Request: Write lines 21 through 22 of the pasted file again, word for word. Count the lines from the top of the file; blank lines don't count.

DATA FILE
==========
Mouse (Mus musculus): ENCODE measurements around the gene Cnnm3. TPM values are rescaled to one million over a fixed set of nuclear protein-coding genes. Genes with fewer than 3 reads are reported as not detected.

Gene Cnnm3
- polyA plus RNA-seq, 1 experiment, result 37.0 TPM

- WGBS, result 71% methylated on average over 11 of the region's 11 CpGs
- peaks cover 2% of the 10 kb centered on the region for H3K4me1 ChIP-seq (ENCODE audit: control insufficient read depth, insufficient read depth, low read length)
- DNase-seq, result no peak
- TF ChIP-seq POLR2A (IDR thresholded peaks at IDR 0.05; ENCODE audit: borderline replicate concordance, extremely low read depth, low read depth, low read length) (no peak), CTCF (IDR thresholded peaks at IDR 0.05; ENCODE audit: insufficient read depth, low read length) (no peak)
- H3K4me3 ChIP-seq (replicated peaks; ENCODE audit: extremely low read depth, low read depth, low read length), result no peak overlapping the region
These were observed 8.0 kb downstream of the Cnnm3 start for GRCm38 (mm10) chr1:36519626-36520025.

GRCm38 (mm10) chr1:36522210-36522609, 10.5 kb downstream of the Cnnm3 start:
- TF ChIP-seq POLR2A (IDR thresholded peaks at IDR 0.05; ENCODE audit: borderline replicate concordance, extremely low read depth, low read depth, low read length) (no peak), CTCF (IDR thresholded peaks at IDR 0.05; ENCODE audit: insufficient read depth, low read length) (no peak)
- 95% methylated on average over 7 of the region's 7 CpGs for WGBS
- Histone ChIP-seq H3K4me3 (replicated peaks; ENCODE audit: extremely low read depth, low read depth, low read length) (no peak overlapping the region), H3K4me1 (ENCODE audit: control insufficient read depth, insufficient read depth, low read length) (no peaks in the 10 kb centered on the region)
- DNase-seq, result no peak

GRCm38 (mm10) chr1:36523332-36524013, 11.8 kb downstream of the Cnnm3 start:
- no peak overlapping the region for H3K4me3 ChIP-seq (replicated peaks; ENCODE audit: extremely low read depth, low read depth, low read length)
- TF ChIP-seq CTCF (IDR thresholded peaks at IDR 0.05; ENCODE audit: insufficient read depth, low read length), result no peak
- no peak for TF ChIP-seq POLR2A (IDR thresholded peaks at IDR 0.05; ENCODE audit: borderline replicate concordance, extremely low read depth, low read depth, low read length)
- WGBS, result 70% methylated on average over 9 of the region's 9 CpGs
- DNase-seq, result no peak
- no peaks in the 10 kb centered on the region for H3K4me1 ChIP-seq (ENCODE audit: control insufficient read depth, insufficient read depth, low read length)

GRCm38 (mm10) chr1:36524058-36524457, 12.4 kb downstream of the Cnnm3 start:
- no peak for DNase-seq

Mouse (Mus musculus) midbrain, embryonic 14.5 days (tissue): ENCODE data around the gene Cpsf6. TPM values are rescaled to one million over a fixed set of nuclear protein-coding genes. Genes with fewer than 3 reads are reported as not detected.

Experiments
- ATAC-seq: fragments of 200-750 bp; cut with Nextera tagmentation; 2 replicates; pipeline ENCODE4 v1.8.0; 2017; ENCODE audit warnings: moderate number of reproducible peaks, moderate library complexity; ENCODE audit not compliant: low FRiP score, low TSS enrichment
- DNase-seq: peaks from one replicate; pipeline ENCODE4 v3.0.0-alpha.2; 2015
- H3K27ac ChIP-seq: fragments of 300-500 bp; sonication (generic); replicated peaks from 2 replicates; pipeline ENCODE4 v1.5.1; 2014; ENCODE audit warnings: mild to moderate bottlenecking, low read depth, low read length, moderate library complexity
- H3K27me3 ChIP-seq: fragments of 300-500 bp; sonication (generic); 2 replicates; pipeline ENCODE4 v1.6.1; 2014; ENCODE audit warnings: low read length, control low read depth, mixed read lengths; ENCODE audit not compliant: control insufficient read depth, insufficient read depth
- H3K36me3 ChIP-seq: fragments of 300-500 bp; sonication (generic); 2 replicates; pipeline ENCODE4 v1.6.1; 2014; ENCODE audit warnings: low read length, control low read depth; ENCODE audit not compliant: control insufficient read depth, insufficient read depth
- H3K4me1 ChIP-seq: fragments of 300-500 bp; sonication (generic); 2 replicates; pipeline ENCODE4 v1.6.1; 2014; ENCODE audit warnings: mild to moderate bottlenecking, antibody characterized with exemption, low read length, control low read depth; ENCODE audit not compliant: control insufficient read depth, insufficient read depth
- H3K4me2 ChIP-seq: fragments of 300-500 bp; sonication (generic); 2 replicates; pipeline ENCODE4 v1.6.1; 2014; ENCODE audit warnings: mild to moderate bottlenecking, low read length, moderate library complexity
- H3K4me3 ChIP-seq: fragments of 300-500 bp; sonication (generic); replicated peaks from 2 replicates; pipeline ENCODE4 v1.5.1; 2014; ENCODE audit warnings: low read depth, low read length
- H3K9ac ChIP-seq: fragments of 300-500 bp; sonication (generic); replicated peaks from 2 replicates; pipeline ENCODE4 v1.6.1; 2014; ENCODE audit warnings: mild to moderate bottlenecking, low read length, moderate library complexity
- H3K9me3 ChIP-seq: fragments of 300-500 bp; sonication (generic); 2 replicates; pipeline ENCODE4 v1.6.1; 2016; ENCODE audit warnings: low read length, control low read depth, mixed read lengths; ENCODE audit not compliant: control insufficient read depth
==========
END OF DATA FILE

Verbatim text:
- no peaks in the 10 kb centered on the region for H3K4me1 ChIP-seq (ENCODE audit: control insufficient read depth, insufficient read depth, low read length)

GRCm38 (mm10) chr1:36524058-36524457, 12.4 kb downstream of the Cnnm3 start: